A series of shocking photos from central China has led to an international backlash. The images show nets brimming with tiny yellow bodies, as ducklings are drowned in vats of scalding-hot water on a poultry farm. According to reports, the farm where the images were taken kills male ducklings en masse when they’re just days old, and the preferred method of doing so is by drowning them in water heated to around 175 degrees. These animals are killed simply because they don’t lay eggs, which means they have no value to the industry. Their dead bodies are then reportedly de-feathered and sold cheaply to street vendors or sent off to be used as “pet food” for snakes. The distressing images are hard to look at, but they merely scratch the surface of a global problem that many people may not even be aware that they’re supporting.
— Daily Mail Online (@MailOnline) February 22, 2017
In these photos, a man uses a wooden stick in an apparent attempt to keep the net full of ducklings underwater until they’ve all drowned.
— Jayne Cvetanoski (@justiceformary) February 23, 2017
While it’s easy to be outraged by these images of ducklings in China, people all over the world must channel that anger into action, which needs to start right at their own dinner table.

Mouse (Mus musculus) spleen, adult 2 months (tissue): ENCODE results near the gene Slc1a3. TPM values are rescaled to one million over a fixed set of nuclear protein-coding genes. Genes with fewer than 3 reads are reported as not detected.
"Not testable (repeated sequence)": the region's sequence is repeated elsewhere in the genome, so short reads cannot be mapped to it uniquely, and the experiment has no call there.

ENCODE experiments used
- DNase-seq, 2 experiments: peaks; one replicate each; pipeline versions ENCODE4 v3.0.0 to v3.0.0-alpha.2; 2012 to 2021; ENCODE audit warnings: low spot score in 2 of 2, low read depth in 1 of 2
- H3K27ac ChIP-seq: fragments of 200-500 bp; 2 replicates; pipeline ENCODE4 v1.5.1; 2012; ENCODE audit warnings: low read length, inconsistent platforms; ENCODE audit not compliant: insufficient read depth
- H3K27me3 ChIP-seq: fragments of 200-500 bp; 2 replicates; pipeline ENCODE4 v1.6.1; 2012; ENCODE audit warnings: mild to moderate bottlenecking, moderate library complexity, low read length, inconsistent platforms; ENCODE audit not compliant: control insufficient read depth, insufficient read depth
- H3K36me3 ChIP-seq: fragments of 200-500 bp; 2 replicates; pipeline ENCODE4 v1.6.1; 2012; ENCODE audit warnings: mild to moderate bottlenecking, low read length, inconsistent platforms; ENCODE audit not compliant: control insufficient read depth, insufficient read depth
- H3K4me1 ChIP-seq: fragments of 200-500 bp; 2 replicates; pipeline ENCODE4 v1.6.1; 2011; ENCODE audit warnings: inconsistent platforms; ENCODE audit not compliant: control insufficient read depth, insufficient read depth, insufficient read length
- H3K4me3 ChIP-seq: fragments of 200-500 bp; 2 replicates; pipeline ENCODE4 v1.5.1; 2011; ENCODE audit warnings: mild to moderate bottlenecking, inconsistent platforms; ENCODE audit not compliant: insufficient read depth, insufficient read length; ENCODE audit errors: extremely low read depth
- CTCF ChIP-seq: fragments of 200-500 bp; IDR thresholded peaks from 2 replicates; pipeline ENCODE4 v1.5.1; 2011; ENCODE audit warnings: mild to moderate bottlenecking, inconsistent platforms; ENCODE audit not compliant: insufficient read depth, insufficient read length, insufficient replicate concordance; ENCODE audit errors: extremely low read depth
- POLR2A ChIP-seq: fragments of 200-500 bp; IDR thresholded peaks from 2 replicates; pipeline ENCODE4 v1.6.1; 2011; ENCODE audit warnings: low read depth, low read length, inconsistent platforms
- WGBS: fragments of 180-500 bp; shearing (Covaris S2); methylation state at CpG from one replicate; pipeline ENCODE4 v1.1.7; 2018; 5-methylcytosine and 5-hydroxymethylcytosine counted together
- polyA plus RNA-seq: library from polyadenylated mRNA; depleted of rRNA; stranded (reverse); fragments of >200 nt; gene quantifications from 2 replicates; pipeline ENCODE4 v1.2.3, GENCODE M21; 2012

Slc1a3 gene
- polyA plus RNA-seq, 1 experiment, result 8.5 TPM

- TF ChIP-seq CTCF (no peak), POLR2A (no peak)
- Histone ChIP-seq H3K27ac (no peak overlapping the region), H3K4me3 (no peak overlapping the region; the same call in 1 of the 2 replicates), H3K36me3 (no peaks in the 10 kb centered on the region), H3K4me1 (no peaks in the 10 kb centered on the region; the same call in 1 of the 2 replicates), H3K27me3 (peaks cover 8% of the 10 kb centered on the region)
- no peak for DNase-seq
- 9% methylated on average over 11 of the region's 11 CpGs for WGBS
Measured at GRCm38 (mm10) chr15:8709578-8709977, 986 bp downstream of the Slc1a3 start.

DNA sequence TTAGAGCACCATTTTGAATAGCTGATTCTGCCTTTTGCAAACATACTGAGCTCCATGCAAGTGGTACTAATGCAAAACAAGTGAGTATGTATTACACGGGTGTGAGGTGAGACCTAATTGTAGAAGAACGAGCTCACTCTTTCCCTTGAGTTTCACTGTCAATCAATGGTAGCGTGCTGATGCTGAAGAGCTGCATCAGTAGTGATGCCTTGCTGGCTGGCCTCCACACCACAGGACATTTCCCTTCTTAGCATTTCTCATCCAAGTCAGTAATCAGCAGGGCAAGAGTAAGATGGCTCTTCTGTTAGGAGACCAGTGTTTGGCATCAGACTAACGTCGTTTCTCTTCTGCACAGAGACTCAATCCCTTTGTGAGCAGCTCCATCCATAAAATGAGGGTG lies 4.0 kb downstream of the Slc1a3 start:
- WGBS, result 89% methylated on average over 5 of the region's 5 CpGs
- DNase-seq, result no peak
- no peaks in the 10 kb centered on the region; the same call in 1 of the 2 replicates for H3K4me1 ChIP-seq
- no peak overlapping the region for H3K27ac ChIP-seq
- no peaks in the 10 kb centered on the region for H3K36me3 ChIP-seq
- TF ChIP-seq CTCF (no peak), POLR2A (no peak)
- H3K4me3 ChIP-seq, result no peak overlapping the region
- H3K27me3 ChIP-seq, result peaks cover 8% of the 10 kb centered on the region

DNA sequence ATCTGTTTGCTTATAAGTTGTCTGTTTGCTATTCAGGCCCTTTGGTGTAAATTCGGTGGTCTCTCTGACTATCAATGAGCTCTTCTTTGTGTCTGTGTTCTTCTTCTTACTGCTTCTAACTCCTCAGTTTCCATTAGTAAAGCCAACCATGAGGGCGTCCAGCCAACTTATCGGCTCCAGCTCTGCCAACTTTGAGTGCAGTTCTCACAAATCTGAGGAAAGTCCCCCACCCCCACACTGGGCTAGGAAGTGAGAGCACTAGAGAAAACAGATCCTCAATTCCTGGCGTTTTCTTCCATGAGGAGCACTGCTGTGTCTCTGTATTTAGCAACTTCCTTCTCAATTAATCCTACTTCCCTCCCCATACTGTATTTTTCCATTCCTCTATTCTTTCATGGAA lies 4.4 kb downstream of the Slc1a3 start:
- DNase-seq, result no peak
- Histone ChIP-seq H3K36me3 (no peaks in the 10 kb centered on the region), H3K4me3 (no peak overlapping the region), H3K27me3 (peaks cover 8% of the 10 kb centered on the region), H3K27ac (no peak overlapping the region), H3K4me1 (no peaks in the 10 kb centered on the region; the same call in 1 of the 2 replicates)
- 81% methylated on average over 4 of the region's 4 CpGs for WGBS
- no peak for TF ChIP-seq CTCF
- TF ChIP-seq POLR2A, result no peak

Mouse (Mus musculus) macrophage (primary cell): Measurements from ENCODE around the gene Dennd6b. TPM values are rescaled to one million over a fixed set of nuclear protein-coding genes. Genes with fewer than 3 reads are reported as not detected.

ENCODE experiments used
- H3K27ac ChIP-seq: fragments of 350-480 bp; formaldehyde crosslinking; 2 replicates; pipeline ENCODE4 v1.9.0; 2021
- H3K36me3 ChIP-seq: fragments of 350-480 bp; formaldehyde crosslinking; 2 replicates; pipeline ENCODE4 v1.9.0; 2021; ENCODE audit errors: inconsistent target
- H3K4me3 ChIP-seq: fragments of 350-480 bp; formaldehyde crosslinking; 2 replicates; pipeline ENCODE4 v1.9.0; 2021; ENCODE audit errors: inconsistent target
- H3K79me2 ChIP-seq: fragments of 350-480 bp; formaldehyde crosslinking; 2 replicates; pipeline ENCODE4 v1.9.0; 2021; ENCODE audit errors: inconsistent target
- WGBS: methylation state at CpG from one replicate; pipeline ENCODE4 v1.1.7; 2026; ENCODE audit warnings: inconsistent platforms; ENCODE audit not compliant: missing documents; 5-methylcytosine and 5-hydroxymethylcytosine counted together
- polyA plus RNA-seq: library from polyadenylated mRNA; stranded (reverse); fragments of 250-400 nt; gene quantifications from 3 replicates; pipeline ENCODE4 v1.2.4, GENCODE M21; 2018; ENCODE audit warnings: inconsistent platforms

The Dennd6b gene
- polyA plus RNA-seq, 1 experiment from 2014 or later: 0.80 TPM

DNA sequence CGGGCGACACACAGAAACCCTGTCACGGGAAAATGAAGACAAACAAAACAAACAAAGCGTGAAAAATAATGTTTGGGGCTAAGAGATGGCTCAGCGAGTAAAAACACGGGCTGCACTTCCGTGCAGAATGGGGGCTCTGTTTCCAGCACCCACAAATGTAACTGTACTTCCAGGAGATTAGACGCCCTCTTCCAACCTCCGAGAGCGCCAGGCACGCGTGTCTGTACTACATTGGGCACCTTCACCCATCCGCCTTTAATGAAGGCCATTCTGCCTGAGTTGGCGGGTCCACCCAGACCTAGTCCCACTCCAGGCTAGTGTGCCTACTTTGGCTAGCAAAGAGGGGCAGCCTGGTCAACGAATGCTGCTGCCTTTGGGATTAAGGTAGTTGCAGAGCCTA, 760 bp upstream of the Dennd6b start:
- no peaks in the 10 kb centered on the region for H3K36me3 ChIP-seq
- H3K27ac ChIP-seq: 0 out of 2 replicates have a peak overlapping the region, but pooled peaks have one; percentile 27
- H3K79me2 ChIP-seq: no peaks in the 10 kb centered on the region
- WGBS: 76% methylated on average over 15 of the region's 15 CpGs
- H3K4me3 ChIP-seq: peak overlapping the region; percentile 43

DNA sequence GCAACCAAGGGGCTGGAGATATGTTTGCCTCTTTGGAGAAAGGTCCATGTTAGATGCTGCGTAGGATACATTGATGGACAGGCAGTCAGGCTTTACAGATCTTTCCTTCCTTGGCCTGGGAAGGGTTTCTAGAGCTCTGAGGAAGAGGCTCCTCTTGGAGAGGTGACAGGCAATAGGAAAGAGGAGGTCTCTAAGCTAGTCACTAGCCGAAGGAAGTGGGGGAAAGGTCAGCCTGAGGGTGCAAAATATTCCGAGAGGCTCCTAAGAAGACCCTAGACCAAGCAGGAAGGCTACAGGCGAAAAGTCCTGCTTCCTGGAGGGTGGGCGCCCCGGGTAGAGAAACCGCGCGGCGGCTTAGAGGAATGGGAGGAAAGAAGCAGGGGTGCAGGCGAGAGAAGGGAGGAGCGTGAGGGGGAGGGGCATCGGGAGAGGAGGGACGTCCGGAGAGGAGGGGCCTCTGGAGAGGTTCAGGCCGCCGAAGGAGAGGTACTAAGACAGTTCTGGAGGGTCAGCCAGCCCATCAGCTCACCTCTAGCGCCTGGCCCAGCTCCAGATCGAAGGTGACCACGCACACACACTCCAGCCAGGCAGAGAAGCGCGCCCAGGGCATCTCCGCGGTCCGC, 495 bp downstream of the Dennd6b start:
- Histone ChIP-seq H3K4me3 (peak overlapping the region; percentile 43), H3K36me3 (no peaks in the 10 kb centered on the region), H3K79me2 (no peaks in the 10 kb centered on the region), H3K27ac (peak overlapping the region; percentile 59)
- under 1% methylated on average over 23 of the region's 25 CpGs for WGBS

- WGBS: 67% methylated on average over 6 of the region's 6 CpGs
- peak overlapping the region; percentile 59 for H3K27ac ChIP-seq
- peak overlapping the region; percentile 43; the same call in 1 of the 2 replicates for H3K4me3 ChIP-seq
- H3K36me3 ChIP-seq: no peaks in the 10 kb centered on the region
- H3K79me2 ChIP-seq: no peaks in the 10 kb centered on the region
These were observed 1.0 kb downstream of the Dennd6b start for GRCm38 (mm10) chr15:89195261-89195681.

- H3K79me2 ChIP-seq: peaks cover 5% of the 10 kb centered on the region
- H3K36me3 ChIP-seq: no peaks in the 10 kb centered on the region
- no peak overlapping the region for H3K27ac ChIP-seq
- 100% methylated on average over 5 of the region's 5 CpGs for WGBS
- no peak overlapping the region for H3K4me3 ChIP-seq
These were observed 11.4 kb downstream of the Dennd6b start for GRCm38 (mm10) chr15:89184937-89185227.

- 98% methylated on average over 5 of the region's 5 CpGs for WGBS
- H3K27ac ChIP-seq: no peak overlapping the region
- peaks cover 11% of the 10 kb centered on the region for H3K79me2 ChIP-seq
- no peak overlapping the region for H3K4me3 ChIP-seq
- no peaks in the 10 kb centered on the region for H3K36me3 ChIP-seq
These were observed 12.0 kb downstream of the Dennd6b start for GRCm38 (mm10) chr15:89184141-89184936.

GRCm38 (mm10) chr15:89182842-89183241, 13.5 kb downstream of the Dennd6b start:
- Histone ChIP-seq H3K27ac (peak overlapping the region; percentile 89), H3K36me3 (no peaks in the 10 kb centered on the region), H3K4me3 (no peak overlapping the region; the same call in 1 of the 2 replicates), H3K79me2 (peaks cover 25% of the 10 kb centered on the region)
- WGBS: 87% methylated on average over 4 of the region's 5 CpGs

Millions of baby chicks and ducks are killed in horrific ways every year.
All over the world, male chicks born into the egg industry are deemed “useless” because they don’t lay eggs and haven’t been bred for their meat. They’re shoved into macerators and ground up alive. Hens’ short lives of egg-laying are typically spent in squalid, severely crowded conditions, before they, too, are killed when they’ve “served their purpose” and their production wanes. These things occur not only overseas but also right here in the U.S.
A PETA video exposé of Culver Duck Farms, Inc.—the second-largest duck slaughterer in the U.S.—reveals that ducks were kicked, thrown, slammed against walls, and kept in isolation for weeks. Workers killed ducklings deemed too small and therefore not useful to the company. One worker slowly pulled a baby duck’s head off, and a supervisor described this as “normal.” According to its website, Culver supplies duck meat to The Fresh Market and other grocery chains around the country. Duck meat sold at Whole Foods also comes from Culver, where “breeder” ducks were crammed by the thousands into massive, dark sheds.
Culver slaughters 25,000 ducks every day. Here’s a look at what anyone buying duck meat (or down-filled products) could be supporting:
Ending animal abuse depends on the decisions that we make when we open our wallets. Buying one animal-derived product often has deadly effects on other animals, all of whom value their lives and were once as small and helpless as the baby ducklings photographed in China. We can all play our part by leaving meat, eggs, and dairy products off our plates and opting instead for the many nutritious and delicious vegan foods that are readily available.